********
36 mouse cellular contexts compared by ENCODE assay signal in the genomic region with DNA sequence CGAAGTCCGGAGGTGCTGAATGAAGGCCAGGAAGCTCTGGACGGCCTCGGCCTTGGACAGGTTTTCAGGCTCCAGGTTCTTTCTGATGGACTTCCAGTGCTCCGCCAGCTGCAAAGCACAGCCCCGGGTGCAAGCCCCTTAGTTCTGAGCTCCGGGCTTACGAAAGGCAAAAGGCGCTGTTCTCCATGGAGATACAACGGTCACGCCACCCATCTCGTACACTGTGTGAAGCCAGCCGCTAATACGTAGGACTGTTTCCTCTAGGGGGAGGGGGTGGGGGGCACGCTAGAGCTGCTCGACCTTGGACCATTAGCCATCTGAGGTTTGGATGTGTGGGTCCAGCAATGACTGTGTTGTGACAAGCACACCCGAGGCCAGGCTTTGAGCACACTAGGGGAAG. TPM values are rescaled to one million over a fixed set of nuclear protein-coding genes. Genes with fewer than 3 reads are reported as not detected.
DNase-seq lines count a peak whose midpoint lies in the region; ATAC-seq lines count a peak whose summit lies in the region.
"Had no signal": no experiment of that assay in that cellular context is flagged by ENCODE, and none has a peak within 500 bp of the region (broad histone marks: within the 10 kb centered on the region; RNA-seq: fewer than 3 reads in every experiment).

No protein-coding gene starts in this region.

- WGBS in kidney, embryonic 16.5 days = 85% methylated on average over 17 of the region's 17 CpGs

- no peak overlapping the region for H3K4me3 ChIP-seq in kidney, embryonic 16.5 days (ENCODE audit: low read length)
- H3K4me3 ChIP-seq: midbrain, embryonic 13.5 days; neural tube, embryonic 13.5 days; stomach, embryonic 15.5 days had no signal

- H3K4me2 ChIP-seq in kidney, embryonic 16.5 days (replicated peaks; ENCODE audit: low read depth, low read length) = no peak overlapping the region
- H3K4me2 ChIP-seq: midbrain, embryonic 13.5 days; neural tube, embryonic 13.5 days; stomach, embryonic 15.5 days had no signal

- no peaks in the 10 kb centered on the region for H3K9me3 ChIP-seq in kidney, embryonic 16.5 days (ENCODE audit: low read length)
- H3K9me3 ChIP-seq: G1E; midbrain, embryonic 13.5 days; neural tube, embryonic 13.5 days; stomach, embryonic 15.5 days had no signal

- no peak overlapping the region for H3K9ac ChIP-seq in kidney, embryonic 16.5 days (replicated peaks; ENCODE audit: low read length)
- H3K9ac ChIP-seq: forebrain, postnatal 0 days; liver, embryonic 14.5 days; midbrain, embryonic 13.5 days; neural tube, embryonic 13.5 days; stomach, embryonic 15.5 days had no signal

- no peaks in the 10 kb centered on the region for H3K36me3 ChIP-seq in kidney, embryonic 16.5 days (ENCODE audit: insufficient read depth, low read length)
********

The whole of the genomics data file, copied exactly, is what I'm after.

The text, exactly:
36 mouse cellular contexts compared by ENCODE assay signal in the genomic region with DNA sequence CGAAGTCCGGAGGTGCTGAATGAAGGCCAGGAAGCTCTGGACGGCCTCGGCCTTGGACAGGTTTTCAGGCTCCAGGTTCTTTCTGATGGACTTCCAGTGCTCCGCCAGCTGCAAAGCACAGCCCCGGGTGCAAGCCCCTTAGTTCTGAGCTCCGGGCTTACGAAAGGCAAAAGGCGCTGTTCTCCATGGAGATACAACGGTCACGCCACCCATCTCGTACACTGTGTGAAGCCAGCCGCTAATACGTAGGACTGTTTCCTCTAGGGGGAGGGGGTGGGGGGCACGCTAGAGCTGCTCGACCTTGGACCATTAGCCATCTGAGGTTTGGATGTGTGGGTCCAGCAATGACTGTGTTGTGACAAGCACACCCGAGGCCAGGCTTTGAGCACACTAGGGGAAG. TPM values are rescaled to one million over a fixed set of nuclear protein-coding genes. Genes with fewer than 3 reads are reported as not detected.
DNase-seq lines count a peak whose midpoint lies in the region; ATAC-seq lines count a peak whose summit lies in the region.
"Had no signal": no experiment of that assay in that cellular context is flagged by ENCODE, and none has a peak within 500 bp of the region (broad histone marks: within the 10 kb centered on the region; RNA-seq: fewer than 3 reads in every experiment).

No protein-coding gene starts in this region.

- WGBS in kidney, embryonic 16.5 days = 85% methylated on average over 17 of the region's 17 CpGs

- no peak overlapping the region for H3K4me3 ChIP-seq in kidney, embryonic 16.5 days (ENCODE audit: low read length)
- H3K4me3 ChIP-seq: midbrain, embryonic 13.5 days; neural tube, embryonic 13.5 days; stomach, embryonic 15.5 days had no signal

- H3K4me2 ChIP-seq in kidney, embryonic 16.5 days (replicated peaks; ENCODE audit: low read depth, low read length) = no peak overlapping the region
- H3K4me2 ChIP-seq: midbrain, embryonic 13.5 days; neural tube, embryonic 13.5 days; stomach, embryonic 15.5 days had no signal

- no peaks in the 10 kb centered on the region for H3K9me3 ChIP-seq in kidney, embryonic 16.5 days (ENCODE audit: low read length)
- H3K9me3 ChIP-seq: G1E; midbrain, embryonic 13.5 days; neural tube, embryonic 13.5 days; stomach, embryonic 15.5 days had no signal

- no peak overlapping the region for H3K9ac ChIP-seq in kidney, embryonic 16.5 days (replicated peaks; ENCODE audit: low read length)
- H3K9ac ChIP-seq: forebrain, postnatal 0 days; liver, embryonic 14.5 days; midbrain, embryonic 13.5 days; neural tube, embryonic 13.5 days; stomach, embryonic 15.5 days had no signal

- no peaks in the 10 kb centered on the region for H3K36me3 ChIP-seq in kidney, embryonic 16.5 days (ENCODE audit: insufficient read depth, low read length)